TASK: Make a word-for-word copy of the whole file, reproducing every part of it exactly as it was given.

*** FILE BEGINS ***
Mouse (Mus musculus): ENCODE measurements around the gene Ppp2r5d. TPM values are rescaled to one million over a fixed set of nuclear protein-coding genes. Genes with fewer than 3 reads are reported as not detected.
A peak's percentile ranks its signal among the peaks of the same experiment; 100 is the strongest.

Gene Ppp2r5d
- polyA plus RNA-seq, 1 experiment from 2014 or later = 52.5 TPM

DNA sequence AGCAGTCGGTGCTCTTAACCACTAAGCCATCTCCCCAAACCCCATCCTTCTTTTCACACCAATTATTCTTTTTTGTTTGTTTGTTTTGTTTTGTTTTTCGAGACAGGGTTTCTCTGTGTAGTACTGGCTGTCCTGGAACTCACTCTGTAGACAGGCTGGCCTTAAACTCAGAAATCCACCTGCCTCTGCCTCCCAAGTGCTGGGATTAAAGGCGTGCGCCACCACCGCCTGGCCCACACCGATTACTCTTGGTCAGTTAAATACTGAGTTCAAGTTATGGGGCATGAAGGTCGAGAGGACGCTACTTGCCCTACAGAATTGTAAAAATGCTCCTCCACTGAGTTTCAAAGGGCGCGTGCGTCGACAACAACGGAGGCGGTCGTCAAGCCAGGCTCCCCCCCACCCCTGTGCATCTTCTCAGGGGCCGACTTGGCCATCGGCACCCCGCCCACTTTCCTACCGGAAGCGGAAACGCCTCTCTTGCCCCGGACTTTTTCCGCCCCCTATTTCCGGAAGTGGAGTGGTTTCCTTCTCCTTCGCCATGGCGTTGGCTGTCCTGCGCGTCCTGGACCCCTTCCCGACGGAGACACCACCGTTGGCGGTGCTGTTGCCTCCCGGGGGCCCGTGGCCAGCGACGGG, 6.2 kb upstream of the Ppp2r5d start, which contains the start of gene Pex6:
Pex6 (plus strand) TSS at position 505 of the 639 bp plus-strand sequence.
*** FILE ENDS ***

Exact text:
Mouse (Mus musculus): ENCODE measurements around the gene Ppp2r5d. TPM values are rescaled to one million over a fixed set of nuclear protein-coding genes. Genes with fewer than 3 reads are reported as not detected.
A peak's percentile ranks its signal among the peaks of the same experiment; 100 is the strongest.

Gene Ppp2r5d
- polyA plus RNA-seq, 1 experiment from 2014 or later = 52.5 TPM

DNA sequence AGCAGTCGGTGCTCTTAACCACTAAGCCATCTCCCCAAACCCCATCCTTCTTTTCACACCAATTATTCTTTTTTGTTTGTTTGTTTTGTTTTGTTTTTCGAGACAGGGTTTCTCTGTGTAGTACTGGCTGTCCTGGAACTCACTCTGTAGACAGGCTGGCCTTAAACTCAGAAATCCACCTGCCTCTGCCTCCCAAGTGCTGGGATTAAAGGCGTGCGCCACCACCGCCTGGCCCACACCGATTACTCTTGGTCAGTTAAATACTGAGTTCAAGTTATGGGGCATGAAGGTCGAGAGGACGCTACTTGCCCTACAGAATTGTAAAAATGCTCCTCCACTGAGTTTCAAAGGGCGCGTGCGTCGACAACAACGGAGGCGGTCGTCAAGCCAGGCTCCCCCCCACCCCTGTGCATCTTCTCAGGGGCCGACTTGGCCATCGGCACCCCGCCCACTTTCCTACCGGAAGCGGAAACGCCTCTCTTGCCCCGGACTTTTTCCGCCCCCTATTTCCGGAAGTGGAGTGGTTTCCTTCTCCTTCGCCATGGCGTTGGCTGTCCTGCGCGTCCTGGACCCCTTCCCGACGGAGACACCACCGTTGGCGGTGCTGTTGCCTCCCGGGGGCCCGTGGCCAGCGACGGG, 6.2 kb upstream of the Ppp2r5d start, which contains the start of gene Pex6:
Pex6 (plus strand) TSS at position 505 of the 639 bp plus-strand sequence.